August 18, 2020


How might the riots be responsible for these outcomes? The National Bureau of Economic Research suggests a number of ways:

Property risk might seem higher in central city neighborhoods than before the riots, causing insurance premiums to rise; taxes for income redistribution or more police and fire protection might increase, and municipal bonds may be more difficult to place; retail outlets might close; businesses and employment opportunities might relocate; middle and higher income households might move away; burned out buildings might be an eyesore; and so on. These damaging aspects of riots, the authors find, apparently outweighed outside assistance directed toward the riot areas in the wake of the disturbances.

The Minnesota Reformer reported in mid-July that:

At least 127 people are facing charges related to the unrest after Floyd’s death, according to a Reformer review of all unrest-related charges filed so far by the U.S. Attorney’s Office, Hennepin County, Ramsey County, the city of St. Paul and the city of Minneapolis. The vast majority of people charged are Minnesota residents — but fewer than half live in Minneapolis or St. Paul.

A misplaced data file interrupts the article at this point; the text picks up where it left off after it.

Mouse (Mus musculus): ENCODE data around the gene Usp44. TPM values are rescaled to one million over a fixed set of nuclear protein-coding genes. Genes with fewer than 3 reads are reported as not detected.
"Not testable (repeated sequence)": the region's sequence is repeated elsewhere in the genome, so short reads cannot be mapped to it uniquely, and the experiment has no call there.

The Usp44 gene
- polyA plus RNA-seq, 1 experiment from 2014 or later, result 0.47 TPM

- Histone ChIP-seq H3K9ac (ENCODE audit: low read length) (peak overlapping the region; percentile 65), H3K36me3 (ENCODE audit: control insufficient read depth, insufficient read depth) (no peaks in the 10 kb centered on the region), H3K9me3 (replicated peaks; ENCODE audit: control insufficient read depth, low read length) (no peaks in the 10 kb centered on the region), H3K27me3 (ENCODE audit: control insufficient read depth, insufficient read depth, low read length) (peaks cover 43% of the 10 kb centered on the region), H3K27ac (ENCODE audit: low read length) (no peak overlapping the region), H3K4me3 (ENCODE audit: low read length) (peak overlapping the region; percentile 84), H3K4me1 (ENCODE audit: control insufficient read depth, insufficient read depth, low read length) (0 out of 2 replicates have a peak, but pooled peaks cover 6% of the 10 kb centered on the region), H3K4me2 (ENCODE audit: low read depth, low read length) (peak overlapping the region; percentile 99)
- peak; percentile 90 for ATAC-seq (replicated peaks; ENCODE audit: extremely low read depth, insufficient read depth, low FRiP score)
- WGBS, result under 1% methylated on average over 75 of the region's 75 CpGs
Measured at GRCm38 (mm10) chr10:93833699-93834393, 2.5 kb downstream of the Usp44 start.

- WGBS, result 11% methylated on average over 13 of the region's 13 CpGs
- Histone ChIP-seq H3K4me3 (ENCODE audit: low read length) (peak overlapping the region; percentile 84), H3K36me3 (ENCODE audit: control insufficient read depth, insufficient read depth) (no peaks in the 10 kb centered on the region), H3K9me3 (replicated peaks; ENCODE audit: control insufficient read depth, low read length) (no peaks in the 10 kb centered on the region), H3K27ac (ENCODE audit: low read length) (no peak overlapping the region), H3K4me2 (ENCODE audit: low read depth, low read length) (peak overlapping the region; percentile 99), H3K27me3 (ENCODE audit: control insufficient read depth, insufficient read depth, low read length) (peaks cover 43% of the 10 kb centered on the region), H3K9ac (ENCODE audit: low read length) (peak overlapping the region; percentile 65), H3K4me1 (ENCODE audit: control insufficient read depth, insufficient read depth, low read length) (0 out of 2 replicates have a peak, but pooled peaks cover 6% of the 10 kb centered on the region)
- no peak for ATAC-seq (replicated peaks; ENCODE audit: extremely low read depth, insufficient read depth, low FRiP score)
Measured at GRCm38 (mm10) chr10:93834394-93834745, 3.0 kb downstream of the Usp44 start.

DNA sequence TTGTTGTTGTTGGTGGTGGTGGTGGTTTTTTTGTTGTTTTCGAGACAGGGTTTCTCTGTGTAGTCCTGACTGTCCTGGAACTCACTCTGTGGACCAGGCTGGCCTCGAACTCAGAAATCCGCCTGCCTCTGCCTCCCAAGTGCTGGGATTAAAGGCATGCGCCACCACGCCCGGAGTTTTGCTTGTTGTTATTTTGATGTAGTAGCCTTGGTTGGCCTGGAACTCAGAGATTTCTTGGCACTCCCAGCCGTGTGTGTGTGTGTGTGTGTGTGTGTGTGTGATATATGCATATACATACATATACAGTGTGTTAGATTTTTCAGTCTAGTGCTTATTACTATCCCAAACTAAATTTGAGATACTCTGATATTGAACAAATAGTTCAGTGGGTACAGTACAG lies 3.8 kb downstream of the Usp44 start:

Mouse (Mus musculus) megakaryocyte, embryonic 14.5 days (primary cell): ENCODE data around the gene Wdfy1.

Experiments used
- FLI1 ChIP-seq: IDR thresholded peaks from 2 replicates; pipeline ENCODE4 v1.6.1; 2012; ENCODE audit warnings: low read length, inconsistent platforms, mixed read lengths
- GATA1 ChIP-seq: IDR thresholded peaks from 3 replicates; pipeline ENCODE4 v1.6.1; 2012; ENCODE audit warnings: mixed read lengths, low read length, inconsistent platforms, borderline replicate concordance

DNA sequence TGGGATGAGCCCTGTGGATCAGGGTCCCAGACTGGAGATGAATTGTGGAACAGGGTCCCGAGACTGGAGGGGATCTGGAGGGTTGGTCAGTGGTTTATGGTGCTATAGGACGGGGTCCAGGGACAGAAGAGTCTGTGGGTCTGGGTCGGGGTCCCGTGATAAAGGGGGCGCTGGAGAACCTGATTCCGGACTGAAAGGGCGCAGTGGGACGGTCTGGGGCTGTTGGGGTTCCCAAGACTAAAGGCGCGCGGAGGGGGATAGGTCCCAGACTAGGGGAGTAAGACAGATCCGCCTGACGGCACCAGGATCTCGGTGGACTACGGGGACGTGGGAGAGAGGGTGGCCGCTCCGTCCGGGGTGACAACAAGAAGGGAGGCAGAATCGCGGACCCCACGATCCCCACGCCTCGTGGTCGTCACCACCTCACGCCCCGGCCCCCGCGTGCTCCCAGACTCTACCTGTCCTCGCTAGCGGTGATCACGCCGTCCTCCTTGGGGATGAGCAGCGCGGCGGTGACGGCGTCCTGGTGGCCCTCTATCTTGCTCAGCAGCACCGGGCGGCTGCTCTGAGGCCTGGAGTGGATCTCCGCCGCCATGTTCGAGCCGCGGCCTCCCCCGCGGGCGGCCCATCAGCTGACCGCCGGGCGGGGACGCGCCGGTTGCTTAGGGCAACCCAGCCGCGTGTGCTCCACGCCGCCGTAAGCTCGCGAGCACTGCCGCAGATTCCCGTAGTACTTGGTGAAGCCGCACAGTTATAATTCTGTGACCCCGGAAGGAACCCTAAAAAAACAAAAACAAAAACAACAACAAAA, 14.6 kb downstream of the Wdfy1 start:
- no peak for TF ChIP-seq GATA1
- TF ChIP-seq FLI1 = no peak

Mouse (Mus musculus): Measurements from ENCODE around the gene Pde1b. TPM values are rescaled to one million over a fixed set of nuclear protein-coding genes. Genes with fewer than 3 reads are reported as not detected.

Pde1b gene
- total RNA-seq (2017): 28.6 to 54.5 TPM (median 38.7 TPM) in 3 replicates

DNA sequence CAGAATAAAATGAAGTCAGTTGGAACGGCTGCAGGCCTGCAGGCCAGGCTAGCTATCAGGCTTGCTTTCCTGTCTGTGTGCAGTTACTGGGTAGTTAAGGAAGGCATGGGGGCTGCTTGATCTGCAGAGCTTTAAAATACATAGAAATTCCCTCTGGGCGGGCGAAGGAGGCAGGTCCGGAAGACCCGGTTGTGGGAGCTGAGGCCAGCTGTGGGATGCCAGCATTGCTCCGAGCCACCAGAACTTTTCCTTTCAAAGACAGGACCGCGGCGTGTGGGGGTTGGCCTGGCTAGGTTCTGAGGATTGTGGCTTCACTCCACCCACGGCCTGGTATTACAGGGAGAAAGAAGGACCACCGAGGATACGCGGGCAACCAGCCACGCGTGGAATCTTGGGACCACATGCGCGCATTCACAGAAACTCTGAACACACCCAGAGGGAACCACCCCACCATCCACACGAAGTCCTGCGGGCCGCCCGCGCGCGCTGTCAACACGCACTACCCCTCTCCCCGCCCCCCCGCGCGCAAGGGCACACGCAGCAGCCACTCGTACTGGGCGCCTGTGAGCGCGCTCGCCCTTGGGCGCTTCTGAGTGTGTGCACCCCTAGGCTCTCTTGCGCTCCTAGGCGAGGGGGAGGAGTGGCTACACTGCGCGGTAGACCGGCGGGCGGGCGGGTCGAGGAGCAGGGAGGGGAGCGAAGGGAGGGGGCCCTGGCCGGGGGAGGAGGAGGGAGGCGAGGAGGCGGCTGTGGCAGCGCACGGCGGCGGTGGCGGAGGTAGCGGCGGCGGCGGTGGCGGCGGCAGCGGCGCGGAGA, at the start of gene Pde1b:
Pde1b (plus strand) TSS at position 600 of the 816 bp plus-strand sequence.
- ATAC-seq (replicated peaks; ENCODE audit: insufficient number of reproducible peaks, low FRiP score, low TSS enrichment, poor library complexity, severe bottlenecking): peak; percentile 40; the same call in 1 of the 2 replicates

It might be fun for some people to travel to a riot, smash some stuff up, and head home thinking they have struck a blow for some cause or other. The evidence shows that it is those left behind who pay the costs.

Or as James Lileks wrote yesterday of Minneapolis:

They had stories of what it’s like to live downtown now, and if I could sum it up, it would be this: SUDDENLY CRAZY. Emboldened lawlessness. A year ago: living in a beautiful neighborhood with spectacular views, access to parks and restaurants, peaceable dog walks after dark. Now: Carjackings, fireworks, madmen muttering outside the front door, a spiky sense that anything outside of a block or two radius is questionable. These are long-time downtown residents.

It should be noted that they did not gentrify anything and drive out residents; the area was utterly depopulated until the condos were built in the husks of the old industrial buildings. They pay a huge amount of taxes. And they feel as if no one has their back, because no one does.

It’s not that no one can fight the disorder. It’s that there aren’t enough resources, and disorder is something they’re expected to accept.

It took 20 years to build up this part of the city, and three months to spoil it.

Just compare Pompeii Detroit to this time capsule video from 1965, just before the lights went out:

Related: When Half of NYC’s Tax Base Leaves and Never Comes Back.

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